If your travel fantasies involve lush, rolling vistas, delicious outdoor meals, dancing under the stars, and endless adventure without boundaries, then you may just have something in common with the Argentinean folk hero, the legendary gaucho. These mythic horsemen and cowhands who roamed the Argentine grasslands, closely associated with the country’s independence from Spain, are perhaps the most venerated symbol of national identity for the Argentinean people. Today, the lifestyle and traditions of the gaucho are carried on through the country’s thriving estancias, ranches that welcome guests from around the world for a thrilling peek into the livestock and agricultural practices of modern day gauchos! Saddle up and read on – then get in touch with our team to learn more!
The gaucho is often pictured just as romantically as his North American counterpart, the cowboy. As in the case of the cowboy, being a gaucho was not only a physical way of life, but a spiritual one. Fiercely nomadic, gauchos roamed the Rio de La Plata Basin where the Pampas of Argentina meets the borders of Uruguay and southern Brazil, dressed in a baggy bombacha pants covered by a skirt-like chirpa. Undisputed in their horsemanship skills, gauchos made their living rounding up escaped livestock and wild horses, while sleeping under the stars and living off asado – meat barbecued over an open fire – and yerba mate, a tea made from a species of South American holly.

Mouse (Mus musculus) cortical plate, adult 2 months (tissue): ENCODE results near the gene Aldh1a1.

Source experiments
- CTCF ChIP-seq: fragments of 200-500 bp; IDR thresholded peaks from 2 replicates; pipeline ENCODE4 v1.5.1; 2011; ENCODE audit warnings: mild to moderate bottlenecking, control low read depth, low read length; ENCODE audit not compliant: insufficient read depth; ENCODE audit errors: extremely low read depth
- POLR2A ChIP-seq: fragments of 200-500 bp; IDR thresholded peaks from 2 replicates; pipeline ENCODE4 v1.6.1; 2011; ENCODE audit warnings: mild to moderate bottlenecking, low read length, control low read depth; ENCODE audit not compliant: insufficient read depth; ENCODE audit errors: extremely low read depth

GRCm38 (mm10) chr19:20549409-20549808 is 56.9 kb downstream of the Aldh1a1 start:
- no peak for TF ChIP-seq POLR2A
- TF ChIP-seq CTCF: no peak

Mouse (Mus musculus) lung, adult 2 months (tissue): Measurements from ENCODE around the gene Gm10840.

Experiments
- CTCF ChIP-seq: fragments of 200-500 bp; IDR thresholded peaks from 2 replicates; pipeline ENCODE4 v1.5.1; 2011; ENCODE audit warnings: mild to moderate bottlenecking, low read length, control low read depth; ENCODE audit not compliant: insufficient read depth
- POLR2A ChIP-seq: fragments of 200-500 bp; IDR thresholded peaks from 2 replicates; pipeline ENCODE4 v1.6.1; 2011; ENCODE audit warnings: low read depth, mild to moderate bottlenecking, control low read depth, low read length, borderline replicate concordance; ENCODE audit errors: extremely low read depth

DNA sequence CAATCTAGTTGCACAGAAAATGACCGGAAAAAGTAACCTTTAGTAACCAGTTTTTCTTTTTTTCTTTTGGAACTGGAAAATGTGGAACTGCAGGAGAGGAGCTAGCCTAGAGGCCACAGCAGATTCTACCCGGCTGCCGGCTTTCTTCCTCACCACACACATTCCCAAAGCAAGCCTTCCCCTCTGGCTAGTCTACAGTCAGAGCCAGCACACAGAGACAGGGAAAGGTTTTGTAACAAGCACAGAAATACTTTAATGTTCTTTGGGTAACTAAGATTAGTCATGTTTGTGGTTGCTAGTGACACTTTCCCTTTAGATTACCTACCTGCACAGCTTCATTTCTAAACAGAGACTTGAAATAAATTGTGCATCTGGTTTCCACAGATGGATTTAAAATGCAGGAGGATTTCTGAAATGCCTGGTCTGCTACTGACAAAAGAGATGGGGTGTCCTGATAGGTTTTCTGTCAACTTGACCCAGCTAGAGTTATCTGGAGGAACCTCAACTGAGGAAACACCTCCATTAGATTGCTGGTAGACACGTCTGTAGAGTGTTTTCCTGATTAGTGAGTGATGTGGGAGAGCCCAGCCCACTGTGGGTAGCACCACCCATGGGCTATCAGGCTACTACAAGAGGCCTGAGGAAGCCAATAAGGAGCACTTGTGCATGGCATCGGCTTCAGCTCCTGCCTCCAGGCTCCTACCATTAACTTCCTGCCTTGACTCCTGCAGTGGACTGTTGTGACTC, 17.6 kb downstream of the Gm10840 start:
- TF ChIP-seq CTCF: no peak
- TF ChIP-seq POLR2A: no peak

If the cowboy’s signature was his lasso, then the gaucho had his boleadoras – three rocks bound together on long leather straps used to snare an animal’s legs and tangle them (arguably an even more impressive method of entrapment)! Although they were at first denigrated by the Argentinean government for their lawlessness, gauchos rose in status during the Argentine War for Independence from Spain, where they aided Argentinean independence efforts with their intimate knowledge of the country’s terrain and became national heroes in the process. But fame was not important to a gaucho, who held his freedom and his horses in the highest esteem. Unfortunately, just like the cowboy of the American West, the gaucho was no match for the onward march of progress. In Argentina, as the Pampas began to be fenced in with commercial estancias (or ranches), the gaucho was forced to adapt and turn to commercial cattle herding.
These days, the rich history of the gaucho has actually been preserved through these estancias, where visitors can indulge in feasts of asado, sweetbread, and empanadas, take a turn at improving their own horseback riding skills, or even learn traditional Argentinean folk dances – like the vigorous malambo – that were popular during the height of gaucho fame. Though more luxurious than the gaucho lifestyle of yore, these estancias are perfect for travelers motivated by the same wandering spirit and love for open land. Here, travelers can view a thrilling demonstration of horsemanship during a rodeo, take a horseback ride through the rolling pampas, or simply sip a fine Argentinean Malbec while witnessing the day to day workings of the farm.
For a totally unique day trip or a weekend back in time, look no further than estancias like La Bamba de Areco, one of Argentina’s oldest estancias which features horse-whispering shows, or Estancia El Puesto in Argentina’s Mendoza region, which faces the stunning views of the Andes Mountains and evenings around an open fire enjoying a wide variety of unique local wines.